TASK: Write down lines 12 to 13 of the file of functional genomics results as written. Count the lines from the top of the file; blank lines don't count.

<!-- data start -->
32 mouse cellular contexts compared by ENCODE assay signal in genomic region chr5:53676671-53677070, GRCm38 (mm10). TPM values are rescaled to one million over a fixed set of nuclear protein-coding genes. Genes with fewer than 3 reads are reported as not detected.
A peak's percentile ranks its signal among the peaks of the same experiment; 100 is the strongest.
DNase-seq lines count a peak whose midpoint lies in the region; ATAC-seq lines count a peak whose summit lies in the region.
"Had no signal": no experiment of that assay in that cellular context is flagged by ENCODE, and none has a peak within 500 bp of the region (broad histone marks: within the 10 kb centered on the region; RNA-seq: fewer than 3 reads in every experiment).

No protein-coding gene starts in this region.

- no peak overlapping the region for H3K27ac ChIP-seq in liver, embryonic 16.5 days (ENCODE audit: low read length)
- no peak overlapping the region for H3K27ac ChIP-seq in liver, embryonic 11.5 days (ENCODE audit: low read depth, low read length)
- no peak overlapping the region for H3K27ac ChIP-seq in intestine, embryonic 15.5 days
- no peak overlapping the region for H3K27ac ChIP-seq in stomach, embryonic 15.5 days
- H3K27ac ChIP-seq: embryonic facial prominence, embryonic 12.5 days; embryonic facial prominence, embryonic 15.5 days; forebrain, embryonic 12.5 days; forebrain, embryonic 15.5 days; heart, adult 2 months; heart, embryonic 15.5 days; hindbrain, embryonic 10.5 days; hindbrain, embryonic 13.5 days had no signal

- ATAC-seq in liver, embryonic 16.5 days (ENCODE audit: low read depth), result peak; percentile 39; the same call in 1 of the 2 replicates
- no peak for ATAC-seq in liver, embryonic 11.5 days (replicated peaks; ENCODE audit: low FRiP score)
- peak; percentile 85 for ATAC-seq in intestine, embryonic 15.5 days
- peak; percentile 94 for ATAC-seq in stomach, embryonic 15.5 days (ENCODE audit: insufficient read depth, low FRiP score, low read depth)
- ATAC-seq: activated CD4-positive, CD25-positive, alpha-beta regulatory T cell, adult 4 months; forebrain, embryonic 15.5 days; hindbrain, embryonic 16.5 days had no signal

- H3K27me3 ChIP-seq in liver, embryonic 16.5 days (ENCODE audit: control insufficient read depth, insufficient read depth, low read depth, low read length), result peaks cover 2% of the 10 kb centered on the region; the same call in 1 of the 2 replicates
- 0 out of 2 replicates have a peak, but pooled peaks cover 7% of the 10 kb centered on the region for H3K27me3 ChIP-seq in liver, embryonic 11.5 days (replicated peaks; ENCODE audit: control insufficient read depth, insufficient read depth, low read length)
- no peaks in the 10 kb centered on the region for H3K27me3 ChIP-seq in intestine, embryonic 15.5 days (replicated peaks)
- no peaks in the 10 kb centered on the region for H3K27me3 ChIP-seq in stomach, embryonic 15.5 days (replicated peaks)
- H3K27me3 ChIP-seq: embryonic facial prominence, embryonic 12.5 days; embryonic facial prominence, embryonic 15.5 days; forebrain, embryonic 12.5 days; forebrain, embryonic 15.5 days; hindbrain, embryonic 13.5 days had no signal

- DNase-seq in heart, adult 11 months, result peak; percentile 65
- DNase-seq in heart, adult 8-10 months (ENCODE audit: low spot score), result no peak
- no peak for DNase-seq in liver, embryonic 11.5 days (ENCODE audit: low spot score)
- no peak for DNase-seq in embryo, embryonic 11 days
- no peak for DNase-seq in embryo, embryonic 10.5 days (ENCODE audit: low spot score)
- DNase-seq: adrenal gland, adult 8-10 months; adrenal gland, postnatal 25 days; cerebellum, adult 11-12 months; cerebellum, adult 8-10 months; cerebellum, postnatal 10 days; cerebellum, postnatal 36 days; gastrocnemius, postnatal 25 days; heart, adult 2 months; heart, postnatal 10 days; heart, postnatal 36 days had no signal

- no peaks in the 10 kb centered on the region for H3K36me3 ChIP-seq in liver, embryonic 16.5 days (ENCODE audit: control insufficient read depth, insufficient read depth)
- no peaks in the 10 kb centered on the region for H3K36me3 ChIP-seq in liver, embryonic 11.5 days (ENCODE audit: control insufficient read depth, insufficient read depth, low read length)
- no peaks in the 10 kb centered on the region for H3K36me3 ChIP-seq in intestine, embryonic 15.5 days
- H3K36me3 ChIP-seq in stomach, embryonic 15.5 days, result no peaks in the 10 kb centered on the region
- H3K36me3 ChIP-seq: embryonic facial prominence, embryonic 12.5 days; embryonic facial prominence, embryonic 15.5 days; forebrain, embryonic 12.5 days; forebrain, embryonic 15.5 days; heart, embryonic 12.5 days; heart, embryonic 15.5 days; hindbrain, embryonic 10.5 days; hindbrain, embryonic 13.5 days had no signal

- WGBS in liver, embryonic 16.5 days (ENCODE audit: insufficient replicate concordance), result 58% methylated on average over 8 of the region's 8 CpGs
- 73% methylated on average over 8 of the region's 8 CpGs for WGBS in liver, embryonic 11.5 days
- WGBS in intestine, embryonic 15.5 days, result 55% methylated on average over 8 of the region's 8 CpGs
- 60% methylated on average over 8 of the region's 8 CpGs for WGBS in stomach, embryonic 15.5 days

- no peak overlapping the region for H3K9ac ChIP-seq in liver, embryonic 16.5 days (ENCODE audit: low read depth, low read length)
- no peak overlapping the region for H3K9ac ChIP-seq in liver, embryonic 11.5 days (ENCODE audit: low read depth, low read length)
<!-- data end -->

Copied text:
- no peak for ATAC-seq in liver, embryonic 11.5 days (replicated peaks; ENCODE audit: low FRiP score)
- peak; percentile 85 for ATAC-seq in intestine, embryonic 15.5 days